Well, what it is to go forth and do good works and find that others are coming right behind you offering their strength and commitment too! Hail to this week's Gold Star Missionary of St. Knitola, Sister Denise who has, out of the fullness and generosity of her heart, offered several copies of the Bible (the Interweave edition, the only possible one in the mission fields) and is even now packing them up to send off to this western outpost. Now is that self-sacrifice or what? Just wait till they hear about this down in Kenmare!
I didn't yet of course know about Sister Denise's sacrifice when I trundled down to Kenmare on Saturday. It was a freezing cold but bright morning, and I stopped at the top of the hill overlooking the Lakes of Killarney to show you what they are like on a February day before the green has returned.
Most visitors don't see them like this, so you're kind of privileged (I know, you'd prefer to see the rich luxuriant green and the sparkling blue water and to tell the truth so would I, but this is Ireland in February when, as I have often observed, only its mother could love it). On to Kenmare and to Spin a Yarn (aka the Western Mission) where I found Joan curled up on the Noro-throw-clad sofa busily knitting a tiny jacket for a baby friend. I unpacked my carrier bag of goodies, and carefully laid down on the table:
1. Interweave Knits, fall issue
2. Vogue Knitting International, fall issue
3. Elsebeth Lavold's Viking Knitting
4. Our own Steph's Meditations For Women Who Knit Too Much.
While she was still wondering what I was up to, I firmly said that I was going down to Jam for a coffee and would be back in half an hour. Whereupon I left. (Oh, yes, I did indicate fairly strongly that these were a sight-only loan, not a gift.)
Jam was as lovely as ever and I gave Deb's love to it while tucking into a slice of Victoria sponge (well, I didn't take all the cream, just a scrap. Honestly, in that place, despite the fact that the cake is packed full of jam and cream, they still go ahead and plonk an industrial-sized helping of cream on the side as well, haven't they ever heard of cholesterol? I ask you! But it's the same everywhere in Ireland, you could be dying and they'd still offer you cream with it.) Then I strolled slowly back.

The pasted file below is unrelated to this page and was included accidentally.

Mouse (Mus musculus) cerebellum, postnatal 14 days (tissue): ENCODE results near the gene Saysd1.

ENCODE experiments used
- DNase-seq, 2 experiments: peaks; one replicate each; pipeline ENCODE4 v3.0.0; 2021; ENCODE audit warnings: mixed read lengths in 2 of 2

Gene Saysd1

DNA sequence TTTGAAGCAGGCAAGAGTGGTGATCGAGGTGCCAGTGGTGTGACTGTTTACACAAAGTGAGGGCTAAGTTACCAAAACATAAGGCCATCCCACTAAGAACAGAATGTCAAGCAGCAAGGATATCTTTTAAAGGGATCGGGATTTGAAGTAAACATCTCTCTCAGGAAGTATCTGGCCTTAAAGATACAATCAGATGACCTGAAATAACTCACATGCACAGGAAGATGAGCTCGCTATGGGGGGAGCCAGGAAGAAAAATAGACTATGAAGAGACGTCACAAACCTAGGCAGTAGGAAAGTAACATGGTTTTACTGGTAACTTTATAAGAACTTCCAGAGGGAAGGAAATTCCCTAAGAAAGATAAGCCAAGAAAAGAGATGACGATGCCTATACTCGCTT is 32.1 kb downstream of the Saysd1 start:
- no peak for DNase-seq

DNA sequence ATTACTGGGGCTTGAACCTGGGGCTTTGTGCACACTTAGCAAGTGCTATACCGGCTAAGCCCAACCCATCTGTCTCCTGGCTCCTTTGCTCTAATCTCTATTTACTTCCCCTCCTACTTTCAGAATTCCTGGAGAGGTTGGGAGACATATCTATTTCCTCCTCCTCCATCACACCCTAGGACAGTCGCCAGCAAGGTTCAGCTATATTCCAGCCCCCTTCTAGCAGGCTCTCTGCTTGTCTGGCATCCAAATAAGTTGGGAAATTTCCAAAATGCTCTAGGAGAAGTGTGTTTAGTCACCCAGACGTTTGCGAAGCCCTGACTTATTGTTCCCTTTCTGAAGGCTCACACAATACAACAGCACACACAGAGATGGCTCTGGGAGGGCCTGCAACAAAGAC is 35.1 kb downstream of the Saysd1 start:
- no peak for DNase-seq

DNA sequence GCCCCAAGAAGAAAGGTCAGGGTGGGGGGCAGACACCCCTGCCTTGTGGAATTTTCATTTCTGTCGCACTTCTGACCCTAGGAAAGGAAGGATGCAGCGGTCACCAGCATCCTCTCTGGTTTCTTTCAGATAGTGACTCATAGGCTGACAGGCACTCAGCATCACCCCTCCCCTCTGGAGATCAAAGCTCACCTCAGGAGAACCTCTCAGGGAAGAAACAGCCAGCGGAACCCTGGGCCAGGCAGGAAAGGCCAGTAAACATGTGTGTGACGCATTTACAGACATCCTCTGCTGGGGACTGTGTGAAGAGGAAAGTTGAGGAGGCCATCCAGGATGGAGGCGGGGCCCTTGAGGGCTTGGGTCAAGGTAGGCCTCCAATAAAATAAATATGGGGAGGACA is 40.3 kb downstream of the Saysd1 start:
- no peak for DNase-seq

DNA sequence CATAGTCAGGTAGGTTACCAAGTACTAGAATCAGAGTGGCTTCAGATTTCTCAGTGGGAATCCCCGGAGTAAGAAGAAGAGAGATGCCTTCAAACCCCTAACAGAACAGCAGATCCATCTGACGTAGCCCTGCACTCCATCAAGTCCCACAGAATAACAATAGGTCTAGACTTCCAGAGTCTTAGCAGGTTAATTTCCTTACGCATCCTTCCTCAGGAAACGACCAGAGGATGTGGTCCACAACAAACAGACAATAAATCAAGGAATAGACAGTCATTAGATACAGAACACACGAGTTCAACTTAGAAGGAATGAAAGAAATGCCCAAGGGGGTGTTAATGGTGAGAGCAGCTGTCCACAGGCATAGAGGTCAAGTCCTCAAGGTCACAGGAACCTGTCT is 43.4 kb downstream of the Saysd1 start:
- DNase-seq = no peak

She didn't even hear me opening the door.
When I did manage to get her attention, her eyes were still glazed. She'd loved the Vogue, was enthralled by Interweave, amazed at the Lavold, but the Yarn Harlot, ah the Yarn Harlot had just conquered her 'leventy-millionth slave.
It was kind of nice to see someone who a half hour earlier had never even heard of Steph now so obsessed that she could barely give me a quarter of her attention. 'Where did you get this? Where can I get it?' We've all been through it, but we started further along the road, so to speak. She came to it completely unknowing, which makes it even better.
And yes, she did take details for subscribing to IK and Vogue. Lavold she looked at again with a dazed expression. When you've only known Aran patterns, Lavold can take you like that. At first. Then you get steely eyed and go out hunting for her books everywhere.
Readers, and fellow missionaries, there is now one little mission down there in Kenmare where they are at last aware of a far bigger, wider world, of joyous possibilities and happiness beyond belief. They are on the Road at last, the Road to Enlightenment, Fulfilment, and The Great Stash Nirvana, not to mention the Pattern Paradise.
And then when I got home I found Denise's incredible offer of past issues of IK to pass on. This on top of her incredibly detailed and easy-to-understand instructions for harnessing and controlling Blogger to do my will and not its own. Denise you're a girl in a million. Love ya.
I took a tiny break from the Celtic Vest and retackled the Travelling Cables Cardi, just so I could at least post on the KAL and let them know I hadn't fallen by the wayside.
This was it before I started expanding and sending the cables travelling in earnest.
and this was it a few hours later.
Look at it. It might not be very apparent in this picture but the latest cables are definitely looser, wider than the earlier ones. Yep, I'd put in another two rows between crossings. Why the heck do I always consider myself above counting and checking? I'm so confident in my cabling that I gallop along, trusting to my eye and believing absolutely in my own infallibility.
I did try to persuade myself that it didn't matter, wouldn't show. But it did, and it would. Roars of rage, followed by a nice bout of tantrum frogging. The fingers twitched to hurl the whole thing out the window, but I managed to restrain them. I'll go back to it in a few days.
Serve you right, says Angeluna, for stepping aside from the path of righteousness as personified by the Celtic Vest. All right, I learned my lesson. Started on the left front immediately. Was a bit worried about the short rows with their wrap and turn, but of course as so often happens, once I really got down to it (yes, yes, and read the instructions carefully) there was nothing to it.
Going along fine. Promise not to start anything else (much) until it's done.
Well dyeing doesn't count, does it? I've been hankering after that lovely Tierra design on the Berocco site for ages, and finally got down to dyeing some of my private stash of silk/cashmere to the requisite shade of violet. I used roughly double the amount of yarn weight to the recommended amount of dye, because I didn't want it too deep.
Hasn't it turned out beautifully? I can't wait for it to dry so I can wind it up and get started!
No, no, sorry, I didn't mean it. Back to the Celtic Vest.